ART APPRECIATION: Eugene Delacroix’s ‘The Women of Algiers’
The Women of Algiers caused a sensation when it was displayed at the Paris Salon on 1834. Not only was it mentionable at the time for its sexual connotations, but also for the portrayal of opium, which at the time was only included of paintings of prostitutes.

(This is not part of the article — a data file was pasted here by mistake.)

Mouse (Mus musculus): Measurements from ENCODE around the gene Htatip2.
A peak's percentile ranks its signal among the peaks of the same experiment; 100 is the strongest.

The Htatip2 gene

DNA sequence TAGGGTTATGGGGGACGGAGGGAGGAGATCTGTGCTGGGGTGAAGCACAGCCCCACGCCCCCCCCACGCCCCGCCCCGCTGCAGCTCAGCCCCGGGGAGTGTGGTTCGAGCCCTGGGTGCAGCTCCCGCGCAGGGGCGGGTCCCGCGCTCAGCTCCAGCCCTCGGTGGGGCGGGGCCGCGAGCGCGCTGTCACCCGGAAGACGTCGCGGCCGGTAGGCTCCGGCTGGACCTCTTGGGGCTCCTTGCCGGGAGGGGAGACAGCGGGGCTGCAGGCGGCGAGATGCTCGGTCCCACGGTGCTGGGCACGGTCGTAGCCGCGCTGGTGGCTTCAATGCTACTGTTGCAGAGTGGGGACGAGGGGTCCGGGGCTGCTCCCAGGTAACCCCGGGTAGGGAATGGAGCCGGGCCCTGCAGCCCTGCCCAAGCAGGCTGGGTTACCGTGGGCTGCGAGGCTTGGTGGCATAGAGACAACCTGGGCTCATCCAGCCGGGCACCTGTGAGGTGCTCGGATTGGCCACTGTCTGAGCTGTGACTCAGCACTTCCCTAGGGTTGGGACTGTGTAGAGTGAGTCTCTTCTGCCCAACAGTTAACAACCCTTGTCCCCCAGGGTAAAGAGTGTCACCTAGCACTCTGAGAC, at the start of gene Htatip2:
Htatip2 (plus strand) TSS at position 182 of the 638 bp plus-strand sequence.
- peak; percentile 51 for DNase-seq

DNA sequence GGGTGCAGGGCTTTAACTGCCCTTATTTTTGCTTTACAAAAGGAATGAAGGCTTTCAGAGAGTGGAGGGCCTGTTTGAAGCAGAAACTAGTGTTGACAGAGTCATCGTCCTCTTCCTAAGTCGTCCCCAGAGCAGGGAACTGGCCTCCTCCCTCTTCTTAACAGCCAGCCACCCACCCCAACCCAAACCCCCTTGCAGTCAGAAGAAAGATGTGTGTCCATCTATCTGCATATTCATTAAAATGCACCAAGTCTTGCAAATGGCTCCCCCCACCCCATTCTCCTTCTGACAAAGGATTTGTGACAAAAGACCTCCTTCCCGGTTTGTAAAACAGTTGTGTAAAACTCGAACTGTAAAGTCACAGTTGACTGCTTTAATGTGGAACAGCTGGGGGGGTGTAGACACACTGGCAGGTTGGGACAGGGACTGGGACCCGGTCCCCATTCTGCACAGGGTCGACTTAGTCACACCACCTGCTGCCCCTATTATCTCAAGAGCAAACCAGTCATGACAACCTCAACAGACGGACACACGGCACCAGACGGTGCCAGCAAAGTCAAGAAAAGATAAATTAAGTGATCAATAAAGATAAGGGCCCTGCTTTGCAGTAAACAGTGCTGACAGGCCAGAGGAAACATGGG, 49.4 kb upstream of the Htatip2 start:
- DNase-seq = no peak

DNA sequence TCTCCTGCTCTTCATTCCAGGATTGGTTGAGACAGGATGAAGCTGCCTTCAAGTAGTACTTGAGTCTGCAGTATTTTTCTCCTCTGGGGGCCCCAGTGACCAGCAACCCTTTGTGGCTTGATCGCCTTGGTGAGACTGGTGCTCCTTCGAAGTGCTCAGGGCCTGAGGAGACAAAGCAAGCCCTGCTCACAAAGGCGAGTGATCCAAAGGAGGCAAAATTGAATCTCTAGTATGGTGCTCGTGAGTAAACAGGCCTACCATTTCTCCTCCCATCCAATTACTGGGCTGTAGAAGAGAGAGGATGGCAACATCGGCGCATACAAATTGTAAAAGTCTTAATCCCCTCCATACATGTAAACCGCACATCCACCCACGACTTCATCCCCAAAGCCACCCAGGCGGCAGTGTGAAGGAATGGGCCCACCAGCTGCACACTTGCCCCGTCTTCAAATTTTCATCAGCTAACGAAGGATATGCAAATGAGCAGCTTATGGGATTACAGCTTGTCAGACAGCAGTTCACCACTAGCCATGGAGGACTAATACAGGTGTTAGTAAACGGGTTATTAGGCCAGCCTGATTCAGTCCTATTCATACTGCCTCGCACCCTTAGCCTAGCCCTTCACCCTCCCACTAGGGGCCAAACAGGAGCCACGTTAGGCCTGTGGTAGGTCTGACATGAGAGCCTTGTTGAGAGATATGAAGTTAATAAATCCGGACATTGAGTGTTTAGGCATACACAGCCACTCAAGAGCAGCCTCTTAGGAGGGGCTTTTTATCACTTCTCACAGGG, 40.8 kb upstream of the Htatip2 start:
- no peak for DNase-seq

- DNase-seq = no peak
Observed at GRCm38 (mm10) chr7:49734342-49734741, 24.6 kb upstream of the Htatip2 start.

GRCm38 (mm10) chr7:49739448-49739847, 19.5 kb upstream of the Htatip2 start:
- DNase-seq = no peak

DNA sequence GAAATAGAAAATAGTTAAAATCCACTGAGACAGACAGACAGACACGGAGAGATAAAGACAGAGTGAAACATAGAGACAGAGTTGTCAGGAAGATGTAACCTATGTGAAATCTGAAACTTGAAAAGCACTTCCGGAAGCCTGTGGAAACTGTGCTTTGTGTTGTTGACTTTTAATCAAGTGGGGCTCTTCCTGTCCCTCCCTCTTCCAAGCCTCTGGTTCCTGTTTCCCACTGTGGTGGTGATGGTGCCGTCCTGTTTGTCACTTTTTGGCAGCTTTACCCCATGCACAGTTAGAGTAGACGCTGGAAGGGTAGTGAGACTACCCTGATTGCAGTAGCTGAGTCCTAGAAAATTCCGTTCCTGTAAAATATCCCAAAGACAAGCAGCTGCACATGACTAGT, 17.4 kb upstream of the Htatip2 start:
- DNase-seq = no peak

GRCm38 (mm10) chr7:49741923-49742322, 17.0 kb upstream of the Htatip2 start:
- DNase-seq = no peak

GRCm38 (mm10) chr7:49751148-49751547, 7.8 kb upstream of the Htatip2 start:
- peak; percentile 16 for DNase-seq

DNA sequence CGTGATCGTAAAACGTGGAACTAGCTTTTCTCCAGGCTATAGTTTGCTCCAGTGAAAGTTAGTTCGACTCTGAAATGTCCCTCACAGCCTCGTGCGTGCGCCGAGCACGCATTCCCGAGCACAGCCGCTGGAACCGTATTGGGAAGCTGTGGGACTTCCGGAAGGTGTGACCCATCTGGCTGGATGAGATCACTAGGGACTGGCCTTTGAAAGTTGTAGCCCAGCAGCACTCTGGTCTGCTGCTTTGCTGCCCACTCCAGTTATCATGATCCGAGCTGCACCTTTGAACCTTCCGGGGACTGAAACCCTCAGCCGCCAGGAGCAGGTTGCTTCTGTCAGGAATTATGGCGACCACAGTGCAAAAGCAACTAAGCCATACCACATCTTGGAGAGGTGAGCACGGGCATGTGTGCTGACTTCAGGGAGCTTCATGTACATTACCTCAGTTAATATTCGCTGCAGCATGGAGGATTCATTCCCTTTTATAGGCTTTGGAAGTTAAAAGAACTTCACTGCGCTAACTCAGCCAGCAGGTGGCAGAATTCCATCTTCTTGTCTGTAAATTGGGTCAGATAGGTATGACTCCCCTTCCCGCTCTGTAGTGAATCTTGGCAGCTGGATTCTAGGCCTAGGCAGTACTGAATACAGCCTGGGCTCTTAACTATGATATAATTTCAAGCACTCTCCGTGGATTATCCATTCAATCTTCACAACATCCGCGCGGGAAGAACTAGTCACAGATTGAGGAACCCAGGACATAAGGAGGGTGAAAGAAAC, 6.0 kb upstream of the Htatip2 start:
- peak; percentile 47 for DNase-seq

This painting was also notable because it was generally difficult to paint Muslim women, who were covered head to toe, but Delacroix was secretly able to sketch some during his travels to Morocco in 1832. It was critically acclaimed when it was presented to the Salon, and King Louis Philippe bought the painting, presenting it to the Museum of Luxembourg. Seven years after Delacroix’s death, it was moved the Louvre, where it is displayed among Delacroix’s other masterful paintings.